Police commissioner Mike Bush says anyone failing to comply with Government orders around COVID-19 will face the full weight of the law.
Bush will lead the Government's operational response to COVID-19. He says authorities have "numerous powers" to make sure people follow orders put in place to stem the spread of the virus.
The Government announced on Saturday a four-level alert system for the country. Currently, we are at level two - which suggests that COVID-19 is contained, but that risk of community transmission is growing.
If the level is raised to four - the highest level - educational facilities and non-essential businesses would be closed, supplies rationed, travel severely limited and people would need to stay at home.
This level would be activated if COVID-19 is not contained at a national or local level, and Bush said police would not hesitate to enforce the restrictions.
"We have numerous powers," Bush told The Am Show on Monday. "We have powers under the Health Act, we may in fact have powers under the Civil Defence Emergency Act. But we also have our power under the Summary Offences Act.
"So if we're asking people to comply there is authority we can use. We hope not to use it, but we will," Bush said.
He said police would be "out there being very visible" in the coming weeks or months.
"The way I put it is, you're better to stay on the comfort of your own couch of your own home than be cooling yourself on a very cool bench in a police cell."
Although police were willing to go to great lengths to enforce restrictions, Bush said the "majority of New Zealanders are already doing what needs to be done to take care of themselves, to take care of others".
"But what I can say is that if people don't do as they're directed, we'll be out there and we'll be ensuring that people are complying - because they need to be. This is about saving lives."
Normal police work - such as breath testing - would also continue while efforts were focused on making sure people complied with COVID-19 restrictions, he said.
Bush's new role heading the operational response comes as the country confirmed its 66th COVID-19 case on Sunday.
Although community transmission has not yet been proven, two cases have yet to be linked to overseas travel, meaning it is possible.
Epidemiologist Sir David Skegg, who has worked as a consultant to the World Health Organization and is a former vice-chancellor of the University of Otago, told Newshub on Monday the likelihood of community transmission needs to be taken seriously.
"People have downplayed the likelihood of community transmission, he said. "I think it's almost certain that has been occurring. I can't see why it wouldn't - the virus will behave here the same way it has in other countries."
More testing needed
Bush said the aim of the operational arm of the Government's response is about "making sure all that needs to be done is being done".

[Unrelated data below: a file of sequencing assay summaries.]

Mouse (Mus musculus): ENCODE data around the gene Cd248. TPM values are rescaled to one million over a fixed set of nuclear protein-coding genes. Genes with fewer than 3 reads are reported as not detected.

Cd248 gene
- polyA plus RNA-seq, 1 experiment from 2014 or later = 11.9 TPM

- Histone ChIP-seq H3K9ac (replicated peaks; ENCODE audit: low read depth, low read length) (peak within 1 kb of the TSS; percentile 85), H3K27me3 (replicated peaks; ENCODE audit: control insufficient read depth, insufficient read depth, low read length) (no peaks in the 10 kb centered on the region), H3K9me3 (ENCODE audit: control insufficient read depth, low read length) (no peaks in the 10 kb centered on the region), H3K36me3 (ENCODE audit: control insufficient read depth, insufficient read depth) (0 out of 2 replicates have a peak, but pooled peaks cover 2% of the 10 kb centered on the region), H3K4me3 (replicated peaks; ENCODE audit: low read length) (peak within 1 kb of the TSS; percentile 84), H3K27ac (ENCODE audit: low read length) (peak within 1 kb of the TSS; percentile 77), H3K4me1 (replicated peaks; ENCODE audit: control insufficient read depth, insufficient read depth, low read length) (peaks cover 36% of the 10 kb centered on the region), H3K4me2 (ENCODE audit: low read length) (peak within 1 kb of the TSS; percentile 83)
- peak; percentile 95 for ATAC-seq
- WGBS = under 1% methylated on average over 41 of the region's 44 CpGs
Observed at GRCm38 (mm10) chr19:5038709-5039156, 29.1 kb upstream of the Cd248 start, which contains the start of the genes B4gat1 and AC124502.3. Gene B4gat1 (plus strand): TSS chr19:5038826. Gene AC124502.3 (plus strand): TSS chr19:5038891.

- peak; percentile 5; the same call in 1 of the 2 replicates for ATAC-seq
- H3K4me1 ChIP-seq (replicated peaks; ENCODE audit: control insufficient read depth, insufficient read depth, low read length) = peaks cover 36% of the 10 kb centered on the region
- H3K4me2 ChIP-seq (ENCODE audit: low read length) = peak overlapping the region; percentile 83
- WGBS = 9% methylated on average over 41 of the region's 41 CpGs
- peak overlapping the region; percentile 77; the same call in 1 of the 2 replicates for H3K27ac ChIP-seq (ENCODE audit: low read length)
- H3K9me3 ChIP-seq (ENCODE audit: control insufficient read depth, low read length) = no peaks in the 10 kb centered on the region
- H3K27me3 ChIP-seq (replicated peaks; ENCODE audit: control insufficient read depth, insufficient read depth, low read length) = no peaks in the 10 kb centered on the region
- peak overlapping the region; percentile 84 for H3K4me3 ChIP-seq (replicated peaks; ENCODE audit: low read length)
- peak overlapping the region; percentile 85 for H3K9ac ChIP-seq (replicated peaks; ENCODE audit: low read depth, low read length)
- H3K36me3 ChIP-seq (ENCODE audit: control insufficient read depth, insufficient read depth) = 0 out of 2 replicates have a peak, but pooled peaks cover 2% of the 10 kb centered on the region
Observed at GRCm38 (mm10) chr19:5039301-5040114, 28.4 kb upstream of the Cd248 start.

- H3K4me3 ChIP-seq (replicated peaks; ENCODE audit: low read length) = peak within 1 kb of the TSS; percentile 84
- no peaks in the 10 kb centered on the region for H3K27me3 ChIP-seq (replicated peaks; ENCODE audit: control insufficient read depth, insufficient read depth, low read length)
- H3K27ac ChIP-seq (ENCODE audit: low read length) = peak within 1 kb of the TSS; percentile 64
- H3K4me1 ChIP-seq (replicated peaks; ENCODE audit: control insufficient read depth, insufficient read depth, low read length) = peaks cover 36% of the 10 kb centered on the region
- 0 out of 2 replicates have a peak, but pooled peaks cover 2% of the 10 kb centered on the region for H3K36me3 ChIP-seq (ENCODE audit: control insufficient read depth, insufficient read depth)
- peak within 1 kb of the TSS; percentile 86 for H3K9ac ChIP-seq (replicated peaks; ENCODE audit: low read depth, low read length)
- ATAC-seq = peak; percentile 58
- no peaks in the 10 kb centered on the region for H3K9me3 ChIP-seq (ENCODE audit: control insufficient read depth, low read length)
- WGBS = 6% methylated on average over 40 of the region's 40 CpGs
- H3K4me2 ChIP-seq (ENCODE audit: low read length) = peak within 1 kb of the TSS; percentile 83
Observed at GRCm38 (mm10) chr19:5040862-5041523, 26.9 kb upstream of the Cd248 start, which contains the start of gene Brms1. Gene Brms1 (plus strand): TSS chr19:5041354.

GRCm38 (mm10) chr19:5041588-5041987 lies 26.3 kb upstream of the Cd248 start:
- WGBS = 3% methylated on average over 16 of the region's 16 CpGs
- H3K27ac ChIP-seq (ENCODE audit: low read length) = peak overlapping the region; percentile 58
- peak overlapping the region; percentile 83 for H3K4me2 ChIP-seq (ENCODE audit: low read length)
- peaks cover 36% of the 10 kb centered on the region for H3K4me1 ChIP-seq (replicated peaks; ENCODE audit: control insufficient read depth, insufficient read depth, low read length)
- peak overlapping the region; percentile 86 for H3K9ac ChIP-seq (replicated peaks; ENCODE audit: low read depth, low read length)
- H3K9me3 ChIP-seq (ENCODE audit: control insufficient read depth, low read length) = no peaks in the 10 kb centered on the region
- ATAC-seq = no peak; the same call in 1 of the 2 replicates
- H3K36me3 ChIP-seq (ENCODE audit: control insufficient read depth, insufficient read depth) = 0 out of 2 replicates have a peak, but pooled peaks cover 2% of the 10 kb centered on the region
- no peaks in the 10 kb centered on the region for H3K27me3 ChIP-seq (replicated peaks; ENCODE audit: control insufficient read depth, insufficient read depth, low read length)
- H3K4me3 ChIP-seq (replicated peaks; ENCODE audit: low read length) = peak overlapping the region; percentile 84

"It's really about joining up the entire public sector who are absolutely focused on getting in front of this to keep New Zealand and New Zealanders well, keep them safe and ensure the country stays sustainable."
The role will also aim to bring public service, the private sector and the community together "to absolutely battle this so New Zealand can come out of this in the best possible shape".
As well as enforcing rules so people don't spread the virus, Bush said the Government was focused on ramping up testing.
Last week, Dr Ashley Bloomfield, Director-General of Health said the Ministry of Health had the capacity to carry out 1500 tests a day.
Bush said that number had to come up, adding that at least 100,000 test kits from China had been ordered and paid for on Friday.
"One of our number-one priorities is that we step up the number of tests that are being done," he said.
Bush praised the "outstanding job" Dr Bloomfield and his team had done so far in dealing with the outbreak.
"This is about how we get in behind them and support them and take it right across the public service to ensure that our approach and everything we do gets in front of this."
With many experts warning that it's a question of when not if community transmission occurs here, there have been calls for the Government to raise its alert level to four immediately.
In an open letter to Prime Minister Jacinda Ardern, the Teaching Council of Aotearoa New Zealand said schools needed to be shut now in order to keep students and staff safe.
A petition was also launched over the weekend by health workers calling for the alert level to be raised to four. That petition was met with outrage from the New Zealand Nurses Organisation, however, who called it "absolutely disappointing" and said it was "very likely" to cause panic.
Worldwide there have been almost 330,000 confirmed cases of COVID-19, with the death toll standing at over 14,000.